I went to my first virtual Happy Hour last week – very fun. Also, I popped into a teacher’s lunch bunch. She has all her students get their lunch and they all log into Zoom and eat together. Students get social time with their fellow students and teacher. Everyone turned their mic on and it sounded just like a traditional school lunchroom. I hope we use our pandemic experiences to get education in our country to a place where we could say, “School isn’t canceled.” I realize that is a tall order, but we need to contemplate what that would mean. We need to think about the fact school is no longer a place. We need to think about the why behind professional working parents being so frustrated with being adjunct teachers now. Continuing to educate, which I believe we need to be doing, cannot be about providing busy work and crappy worksheets. It needs to be about great content, accessible by all, and delivered in a way the student can easily access. Now becomes the time to decide what education will look like during the next pandemic, other crises, or just moving us into the next decade.

Today, however, Easter isn’t canceled. During the pandemic we are distanced, clouded by the threat of disease, but stubbornly persistent. Realizing this is usually a pastel colored and celebratory day, this might just be a season of clarity about what it means to be a person of faith.

My Revolving Rushmore

IMG_8286One of my favorite sessions that I do for 3D Leadership is called Setting Your Leadership Style. I start off by playing the awesome music video of the song by Alter Bridge, Show Me A Leader. Since we are having to do these on Zoom™ instead of in person here are some takeaways from the chat box and discussion:

  • Do not compromise values
  • Don’t compromise on beliefs
  • We need great leaders so hope never dies
  • There needs to be one clear message (clarity)
  • The only thing to do is next right thing
  • Can’t survive without strong leadership
  • #FarmKidsRockToo (couldn’t leave this off – it was added for my benefit)

Screen Shot 2020-04-06 at 10.45.46 AMThen comes one of my favorite activities that I call Rushmorean Leadership which was then followed up by an activity called Extending the Influence. The activity calls for teacher leaders to bring pictures to identify four great leaders to put on their own personal Mount Rushmore. Then they bring six additional pictures to extend the influence. Part of the share out was in small groups (the ability to do this on Zoom™ is incredibly intuitive and has lots of options to customize for the facilitator’s needs) and part was done by FlipGrid™.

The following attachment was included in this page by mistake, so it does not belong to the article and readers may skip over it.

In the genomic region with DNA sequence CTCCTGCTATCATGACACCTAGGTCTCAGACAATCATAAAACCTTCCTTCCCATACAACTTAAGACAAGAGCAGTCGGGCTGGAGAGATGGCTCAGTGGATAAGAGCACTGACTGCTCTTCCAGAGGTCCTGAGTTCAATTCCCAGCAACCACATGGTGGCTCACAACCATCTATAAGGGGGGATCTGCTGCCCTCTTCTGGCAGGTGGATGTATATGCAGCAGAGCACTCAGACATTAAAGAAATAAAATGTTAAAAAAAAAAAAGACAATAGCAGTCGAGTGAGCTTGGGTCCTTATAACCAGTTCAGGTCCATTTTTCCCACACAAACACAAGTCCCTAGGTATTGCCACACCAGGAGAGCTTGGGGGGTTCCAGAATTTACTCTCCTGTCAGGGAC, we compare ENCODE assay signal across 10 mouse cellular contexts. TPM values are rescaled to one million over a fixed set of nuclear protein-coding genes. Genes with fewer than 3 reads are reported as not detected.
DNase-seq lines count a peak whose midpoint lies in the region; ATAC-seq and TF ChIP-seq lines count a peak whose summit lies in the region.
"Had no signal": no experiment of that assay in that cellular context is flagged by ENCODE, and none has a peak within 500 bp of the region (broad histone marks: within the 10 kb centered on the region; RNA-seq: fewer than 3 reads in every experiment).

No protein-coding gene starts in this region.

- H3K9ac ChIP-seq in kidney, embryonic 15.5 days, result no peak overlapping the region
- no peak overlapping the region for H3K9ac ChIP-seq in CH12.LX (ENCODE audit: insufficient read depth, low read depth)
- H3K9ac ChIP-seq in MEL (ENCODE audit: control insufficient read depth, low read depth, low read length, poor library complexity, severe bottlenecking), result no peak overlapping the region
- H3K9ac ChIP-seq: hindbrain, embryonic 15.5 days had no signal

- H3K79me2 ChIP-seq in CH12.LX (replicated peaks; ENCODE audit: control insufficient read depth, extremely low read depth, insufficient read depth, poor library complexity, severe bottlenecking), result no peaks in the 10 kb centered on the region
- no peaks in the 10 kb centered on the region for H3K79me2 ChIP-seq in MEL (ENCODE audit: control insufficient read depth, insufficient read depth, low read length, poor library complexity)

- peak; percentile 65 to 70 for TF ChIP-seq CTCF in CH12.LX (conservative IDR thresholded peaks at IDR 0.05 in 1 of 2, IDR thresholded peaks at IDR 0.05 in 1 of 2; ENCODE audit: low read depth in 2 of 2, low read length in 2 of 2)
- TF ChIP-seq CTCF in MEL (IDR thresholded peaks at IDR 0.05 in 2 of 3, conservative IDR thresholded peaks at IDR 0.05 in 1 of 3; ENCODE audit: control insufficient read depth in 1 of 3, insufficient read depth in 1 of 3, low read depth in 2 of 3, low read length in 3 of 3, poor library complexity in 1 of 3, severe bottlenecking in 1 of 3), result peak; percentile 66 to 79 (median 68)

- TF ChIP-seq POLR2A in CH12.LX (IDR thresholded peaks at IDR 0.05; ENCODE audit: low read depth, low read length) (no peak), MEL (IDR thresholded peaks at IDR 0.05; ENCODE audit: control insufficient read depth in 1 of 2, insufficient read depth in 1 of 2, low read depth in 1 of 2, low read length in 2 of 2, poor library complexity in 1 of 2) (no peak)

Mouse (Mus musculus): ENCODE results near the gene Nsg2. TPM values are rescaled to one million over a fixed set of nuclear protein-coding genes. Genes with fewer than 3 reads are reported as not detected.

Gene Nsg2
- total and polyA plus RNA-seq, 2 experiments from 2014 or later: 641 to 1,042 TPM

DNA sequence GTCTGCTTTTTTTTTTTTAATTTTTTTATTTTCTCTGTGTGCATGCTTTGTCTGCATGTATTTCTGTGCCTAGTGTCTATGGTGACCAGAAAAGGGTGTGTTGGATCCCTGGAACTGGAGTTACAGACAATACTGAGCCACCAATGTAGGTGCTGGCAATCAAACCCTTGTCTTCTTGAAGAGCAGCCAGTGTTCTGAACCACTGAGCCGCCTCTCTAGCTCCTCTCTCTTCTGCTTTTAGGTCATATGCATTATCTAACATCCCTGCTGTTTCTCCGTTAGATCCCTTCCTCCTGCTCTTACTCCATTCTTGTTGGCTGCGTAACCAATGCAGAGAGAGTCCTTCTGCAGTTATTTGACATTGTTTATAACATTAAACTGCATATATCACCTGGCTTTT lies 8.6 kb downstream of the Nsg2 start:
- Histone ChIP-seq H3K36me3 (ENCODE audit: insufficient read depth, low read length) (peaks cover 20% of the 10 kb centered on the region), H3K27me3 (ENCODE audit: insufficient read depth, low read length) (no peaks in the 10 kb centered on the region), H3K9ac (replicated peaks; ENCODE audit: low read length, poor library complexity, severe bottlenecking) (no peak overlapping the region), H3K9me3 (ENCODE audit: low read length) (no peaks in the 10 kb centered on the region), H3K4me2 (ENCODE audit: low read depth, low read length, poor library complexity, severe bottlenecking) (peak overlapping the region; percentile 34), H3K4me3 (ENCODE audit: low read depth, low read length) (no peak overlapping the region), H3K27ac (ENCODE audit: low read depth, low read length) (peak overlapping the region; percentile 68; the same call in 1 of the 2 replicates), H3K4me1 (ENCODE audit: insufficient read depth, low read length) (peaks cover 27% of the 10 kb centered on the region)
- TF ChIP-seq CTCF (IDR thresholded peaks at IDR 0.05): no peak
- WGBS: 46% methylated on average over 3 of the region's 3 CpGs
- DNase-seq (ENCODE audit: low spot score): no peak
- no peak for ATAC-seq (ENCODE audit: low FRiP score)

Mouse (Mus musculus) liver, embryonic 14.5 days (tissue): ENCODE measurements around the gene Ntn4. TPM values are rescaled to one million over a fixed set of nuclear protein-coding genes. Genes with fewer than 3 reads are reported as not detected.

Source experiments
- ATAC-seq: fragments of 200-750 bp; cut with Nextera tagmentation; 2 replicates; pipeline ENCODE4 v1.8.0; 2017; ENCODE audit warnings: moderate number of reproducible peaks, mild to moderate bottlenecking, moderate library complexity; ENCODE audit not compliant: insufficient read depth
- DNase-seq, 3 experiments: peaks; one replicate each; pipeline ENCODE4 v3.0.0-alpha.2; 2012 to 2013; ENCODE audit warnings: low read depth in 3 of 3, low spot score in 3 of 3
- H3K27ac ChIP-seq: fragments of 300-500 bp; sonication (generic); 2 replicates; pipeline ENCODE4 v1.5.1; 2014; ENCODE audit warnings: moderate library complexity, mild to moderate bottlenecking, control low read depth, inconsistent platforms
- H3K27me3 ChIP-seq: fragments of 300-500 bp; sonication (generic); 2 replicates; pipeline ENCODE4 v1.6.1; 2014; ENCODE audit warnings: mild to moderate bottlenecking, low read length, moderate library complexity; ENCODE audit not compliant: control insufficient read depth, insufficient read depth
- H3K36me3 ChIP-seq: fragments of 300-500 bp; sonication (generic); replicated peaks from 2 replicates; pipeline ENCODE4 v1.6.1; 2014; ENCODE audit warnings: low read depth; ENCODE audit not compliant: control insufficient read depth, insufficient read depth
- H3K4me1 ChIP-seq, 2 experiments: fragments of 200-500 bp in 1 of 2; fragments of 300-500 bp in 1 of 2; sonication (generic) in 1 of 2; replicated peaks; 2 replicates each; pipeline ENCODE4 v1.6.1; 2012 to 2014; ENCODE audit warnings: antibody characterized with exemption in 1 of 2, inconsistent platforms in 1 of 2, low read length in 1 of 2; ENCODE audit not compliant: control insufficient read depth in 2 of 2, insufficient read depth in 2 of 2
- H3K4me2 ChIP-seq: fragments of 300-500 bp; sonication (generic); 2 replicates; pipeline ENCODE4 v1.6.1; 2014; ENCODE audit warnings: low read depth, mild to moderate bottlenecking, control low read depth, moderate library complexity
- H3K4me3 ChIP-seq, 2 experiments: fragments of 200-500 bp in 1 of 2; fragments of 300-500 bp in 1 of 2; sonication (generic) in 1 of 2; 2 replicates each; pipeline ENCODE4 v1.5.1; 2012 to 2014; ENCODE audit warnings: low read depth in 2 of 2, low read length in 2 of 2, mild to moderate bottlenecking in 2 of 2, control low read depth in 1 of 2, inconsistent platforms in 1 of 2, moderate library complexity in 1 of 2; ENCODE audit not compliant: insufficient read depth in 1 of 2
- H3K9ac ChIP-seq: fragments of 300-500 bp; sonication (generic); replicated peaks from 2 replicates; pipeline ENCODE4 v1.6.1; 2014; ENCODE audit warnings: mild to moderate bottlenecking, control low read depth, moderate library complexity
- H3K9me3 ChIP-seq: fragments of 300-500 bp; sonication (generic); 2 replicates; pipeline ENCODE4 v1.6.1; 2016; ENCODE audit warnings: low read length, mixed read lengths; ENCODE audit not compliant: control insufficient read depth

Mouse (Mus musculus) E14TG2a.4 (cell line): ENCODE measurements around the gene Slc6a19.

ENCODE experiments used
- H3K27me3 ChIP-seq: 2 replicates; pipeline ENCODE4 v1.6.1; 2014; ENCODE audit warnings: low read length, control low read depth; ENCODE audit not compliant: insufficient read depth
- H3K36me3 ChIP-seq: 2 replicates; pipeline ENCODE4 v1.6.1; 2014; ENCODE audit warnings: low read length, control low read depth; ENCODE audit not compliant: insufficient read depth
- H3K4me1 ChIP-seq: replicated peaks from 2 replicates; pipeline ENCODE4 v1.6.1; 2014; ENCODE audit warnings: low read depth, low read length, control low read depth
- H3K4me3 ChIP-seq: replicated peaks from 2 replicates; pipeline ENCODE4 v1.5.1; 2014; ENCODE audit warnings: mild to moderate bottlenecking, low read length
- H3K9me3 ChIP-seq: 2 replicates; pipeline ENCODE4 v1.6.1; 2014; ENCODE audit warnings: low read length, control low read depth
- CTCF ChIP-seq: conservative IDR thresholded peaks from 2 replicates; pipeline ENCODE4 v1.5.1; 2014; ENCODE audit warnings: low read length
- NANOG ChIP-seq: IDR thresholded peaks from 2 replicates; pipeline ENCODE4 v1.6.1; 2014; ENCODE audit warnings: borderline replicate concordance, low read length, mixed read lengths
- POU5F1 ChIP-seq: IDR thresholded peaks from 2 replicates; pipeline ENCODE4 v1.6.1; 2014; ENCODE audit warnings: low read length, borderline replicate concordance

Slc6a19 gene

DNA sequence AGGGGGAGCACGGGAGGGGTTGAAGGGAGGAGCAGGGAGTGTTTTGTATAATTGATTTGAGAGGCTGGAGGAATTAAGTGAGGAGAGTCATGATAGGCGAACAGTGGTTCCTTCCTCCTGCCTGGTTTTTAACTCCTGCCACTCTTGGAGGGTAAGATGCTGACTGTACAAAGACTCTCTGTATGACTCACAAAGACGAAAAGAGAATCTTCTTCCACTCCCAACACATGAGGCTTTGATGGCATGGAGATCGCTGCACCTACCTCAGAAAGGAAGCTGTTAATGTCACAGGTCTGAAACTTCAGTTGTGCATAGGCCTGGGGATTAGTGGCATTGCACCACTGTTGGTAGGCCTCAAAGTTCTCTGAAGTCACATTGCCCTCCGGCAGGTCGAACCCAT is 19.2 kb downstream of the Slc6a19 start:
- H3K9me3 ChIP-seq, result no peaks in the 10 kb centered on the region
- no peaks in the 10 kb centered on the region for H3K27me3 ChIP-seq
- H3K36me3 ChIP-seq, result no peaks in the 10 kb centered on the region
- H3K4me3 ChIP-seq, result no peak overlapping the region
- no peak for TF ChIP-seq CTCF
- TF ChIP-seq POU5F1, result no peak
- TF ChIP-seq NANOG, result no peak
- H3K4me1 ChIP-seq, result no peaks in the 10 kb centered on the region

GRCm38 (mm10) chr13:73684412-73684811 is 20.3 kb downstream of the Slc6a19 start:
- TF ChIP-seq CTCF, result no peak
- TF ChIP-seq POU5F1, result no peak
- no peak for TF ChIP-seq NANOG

One of the questions I always like to ask is if the participants’ Mount Rushmore would look the same a year from now or would have looked the same a year ago. There were varied answers to this ranging from yes to no and then everything in between, like maybe one or two different. Then a triad of things were said by participants that really struck me:

  • We never know when we will meet the next person that will go on our Mount Rushmore.
  • Who will be the next to influence us?
  • My revolving Rushmore

This reminded me of the beginning monologue phrase in William Shakespeare’s As You Like It, “All the world’s a stage, And all the men and women merely players; They have their exits and their entrances; And one man in his time plays many parts, His acts being seven ages.” To me, this means that people come into our lives and we enter other peoples lives for a reason, a season, or a lifetime. When we treat every encounter as a chance to impact, influence, or inspire we bring purpose to our lives. Most people that enter our lives are seasonal and they’re with us for a reason. Once that reason is fulfilled life has a way of moving them on. We also need to remember, the influence the great impact that others that we have never met influence us. Think about the influence of the four Presidents on Mount Rushmore and the impact they have on us. Remember, you also are influencing someone you haven’t even met. Thus, we really do have a revolving Rushmore.

IMG_8163So, why use Mount Rushmore as the through line for this activity? Mount Rushmore is not just big; it is about the ultimate bigness – a monument to monumentalism. Think about the bigness of the role that individuals that you would place on your personal Mount Rushmore have had. Borglum, the sculptor, was obsessed with the bigness of America: the heroic story of a handful of tiny East Coast colonies growing to becoming an entire continent. Think about the four Presidents that were chosen with that bigness and growth in mind. Jefferson wrote the Declaration of Independence and expanded the country’s size with the Louisiana Purchase. Teddy Roosevelt made sure the Panama Canal happened, thus connecting the United States globally.